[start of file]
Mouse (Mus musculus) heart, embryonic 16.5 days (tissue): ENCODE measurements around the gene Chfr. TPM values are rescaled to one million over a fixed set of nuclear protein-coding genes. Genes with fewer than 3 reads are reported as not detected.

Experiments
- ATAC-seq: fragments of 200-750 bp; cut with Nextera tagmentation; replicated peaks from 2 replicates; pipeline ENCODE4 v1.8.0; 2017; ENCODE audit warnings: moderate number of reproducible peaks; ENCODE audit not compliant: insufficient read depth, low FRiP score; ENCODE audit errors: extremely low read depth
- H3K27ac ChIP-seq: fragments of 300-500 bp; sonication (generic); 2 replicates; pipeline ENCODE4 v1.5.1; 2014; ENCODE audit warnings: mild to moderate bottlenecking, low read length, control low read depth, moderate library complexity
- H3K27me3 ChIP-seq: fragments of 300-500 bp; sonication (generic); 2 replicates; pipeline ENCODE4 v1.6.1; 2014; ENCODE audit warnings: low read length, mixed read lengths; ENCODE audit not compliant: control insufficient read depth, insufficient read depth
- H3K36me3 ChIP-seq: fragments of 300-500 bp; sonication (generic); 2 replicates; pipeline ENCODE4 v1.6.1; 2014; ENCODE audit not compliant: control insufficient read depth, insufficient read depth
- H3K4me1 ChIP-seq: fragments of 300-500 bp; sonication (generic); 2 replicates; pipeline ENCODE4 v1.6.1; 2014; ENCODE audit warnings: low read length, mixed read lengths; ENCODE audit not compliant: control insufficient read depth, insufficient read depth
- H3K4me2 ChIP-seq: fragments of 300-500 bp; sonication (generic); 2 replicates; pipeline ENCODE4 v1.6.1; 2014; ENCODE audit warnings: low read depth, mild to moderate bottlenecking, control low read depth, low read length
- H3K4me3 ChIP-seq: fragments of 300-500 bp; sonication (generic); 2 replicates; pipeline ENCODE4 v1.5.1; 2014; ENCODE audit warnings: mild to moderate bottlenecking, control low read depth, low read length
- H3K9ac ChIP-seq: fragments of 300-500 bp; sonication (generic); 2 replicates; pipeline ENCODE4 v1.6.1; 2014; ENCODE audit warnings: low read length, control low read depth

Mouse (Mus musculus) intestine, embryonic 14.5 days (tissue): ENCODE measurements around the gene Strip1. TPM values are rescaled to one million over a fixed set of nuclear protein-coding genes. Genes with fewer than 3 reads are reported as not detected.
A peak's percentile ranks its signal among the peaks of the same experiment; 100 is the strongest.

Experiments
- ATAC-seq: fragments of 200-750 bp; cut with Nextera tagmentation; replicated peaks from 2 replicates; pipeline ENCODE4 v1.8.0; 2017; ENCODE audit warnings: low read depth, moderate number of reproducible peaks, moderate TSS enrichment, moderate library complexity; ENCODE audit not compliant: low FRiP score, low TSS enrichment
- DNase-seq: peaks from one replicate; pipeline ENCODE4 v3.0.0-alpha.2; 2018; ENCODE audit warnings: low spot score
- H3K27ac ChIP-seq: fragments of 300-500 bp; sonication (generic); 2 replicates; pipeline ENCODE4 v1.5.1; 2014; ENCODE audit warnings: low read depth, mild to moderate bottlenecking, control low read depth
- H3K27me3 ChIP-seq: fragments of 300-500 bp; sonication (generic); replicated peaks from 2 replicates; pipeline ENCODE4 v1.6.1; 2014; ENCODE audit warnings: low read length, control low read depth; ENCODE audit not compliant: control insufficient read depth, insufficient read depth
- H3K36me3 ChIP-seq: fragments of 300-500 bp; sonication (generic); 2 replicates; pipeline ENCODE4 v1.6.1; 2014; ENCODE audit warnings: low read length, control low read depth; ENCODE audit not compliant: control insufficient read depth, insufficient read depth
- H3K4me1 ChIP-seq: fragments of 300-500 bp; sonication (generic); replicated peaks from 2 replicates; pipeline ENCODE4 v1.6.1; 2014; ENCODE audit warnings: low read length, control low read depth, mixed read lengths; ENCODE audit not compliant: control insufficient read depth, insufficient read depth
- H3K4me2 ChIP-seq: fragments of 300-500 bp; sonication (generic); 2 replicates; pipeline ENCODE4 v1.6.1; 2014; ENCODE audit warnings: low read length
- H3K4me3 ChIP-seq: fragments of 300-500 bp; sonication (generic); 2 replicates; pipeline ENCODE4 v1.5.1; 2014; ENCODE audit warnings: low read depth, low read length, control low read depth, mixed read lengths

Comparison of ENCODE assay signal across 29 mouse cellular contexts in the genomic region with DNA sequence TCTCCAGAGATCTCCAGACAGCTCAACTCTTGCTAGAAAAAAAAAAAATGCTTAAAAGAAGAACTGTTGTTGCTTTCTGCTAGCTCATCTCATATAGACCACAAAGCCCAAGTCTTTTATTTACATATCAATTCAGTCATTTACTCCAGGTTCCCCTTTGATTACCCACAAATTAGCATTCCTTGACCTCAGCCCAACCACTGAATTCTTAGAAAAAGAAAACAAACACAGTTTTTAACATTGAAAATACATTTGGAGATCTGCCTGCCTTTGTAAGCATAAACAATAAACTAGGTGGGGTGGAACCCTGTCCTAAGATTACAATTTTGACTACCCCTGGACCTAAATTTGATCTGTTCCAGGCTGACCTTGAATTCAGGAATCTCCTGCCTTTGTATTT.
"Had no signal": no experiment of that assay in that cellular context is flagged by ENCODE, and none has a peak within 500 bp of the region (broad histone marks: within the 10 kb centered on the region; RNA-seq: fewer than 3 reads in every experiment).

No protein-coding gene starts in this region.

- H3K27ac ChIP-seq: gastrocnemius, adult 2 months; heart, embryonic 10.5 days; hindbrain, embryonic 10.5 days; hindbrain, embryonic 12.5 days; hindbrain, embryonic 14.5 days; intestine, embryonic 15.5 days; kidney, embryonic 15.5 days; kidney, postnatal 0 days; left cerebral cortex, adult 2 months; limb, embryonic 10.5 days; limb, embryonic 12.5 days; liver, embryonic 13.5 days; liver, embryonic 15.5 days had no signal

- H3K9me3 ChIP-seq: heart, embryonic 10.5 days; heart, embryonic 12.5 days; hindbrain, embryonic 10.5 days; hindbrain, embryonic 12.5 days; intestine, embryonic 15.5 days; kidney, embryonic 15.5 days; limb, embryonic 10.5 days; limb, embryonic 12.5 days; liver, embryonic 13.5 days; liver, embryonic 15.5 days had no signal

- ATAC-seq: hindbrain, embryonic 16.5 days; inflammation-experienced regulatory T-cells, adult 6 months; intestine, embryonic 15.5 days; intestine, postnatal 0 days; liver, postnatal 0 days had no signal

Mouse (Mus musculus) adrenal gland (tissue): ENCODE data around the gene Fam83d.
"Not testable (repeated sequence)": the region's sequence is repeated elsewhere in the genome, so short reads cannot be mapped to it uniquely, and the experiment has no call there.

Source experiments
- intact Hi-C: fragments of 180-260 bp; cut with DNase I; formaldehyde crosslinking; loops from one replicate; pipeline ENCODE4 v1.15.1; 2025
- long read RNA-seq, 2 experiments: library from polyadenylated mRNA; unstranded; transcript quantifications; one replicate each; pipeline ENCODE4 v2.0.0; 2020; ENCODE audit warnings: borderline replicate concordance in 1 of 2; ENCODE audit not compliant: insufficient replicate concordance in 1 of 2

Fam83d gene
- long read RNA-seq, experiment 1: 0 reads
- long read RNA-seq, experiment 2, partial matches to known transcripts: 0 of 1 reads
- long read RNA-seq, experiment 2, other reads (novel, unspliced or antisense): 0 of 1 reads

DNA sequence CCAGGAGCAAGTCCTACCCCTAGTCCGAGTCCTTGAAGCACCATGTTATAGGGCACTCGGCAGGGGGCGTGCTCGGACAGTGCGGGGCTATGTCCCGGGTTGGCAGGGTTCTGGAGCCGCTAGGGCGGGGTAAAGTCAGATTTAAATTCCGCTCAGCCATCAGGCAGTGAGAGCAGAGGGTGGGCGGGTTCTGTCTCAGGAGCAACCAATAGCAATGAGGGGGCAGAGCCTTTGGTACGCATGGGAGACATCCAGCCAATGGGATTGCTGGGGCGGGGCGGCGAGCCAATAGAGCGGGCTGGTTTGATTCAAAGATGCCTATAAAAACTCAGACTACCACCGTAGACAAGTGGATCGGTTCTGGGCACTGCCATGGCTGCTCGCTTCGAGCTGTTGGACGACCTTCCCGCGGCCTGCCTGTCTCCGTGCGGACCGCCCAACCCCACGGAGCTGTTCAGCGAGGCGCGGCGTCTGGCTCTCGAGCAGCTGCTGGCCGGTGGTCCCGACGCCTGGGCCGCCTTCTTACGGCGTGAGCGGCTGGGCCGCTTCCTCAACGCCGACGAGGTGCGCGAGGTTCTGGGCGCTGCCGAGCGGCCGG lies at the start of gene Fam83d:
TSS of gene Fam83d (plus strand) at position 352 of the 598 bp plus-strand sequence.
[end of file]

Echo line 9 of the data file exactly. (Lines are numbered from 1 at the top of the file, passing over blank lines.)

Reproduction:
- H3K4me3 ChIP-seq: fragments of 300-500 bp; sonication (generic); 2 replicates; pipeline ENCODE4 v1.5.1; 2014; ENCODE audit warnings: mild to moderate bottlenecking, control low read depth, low read length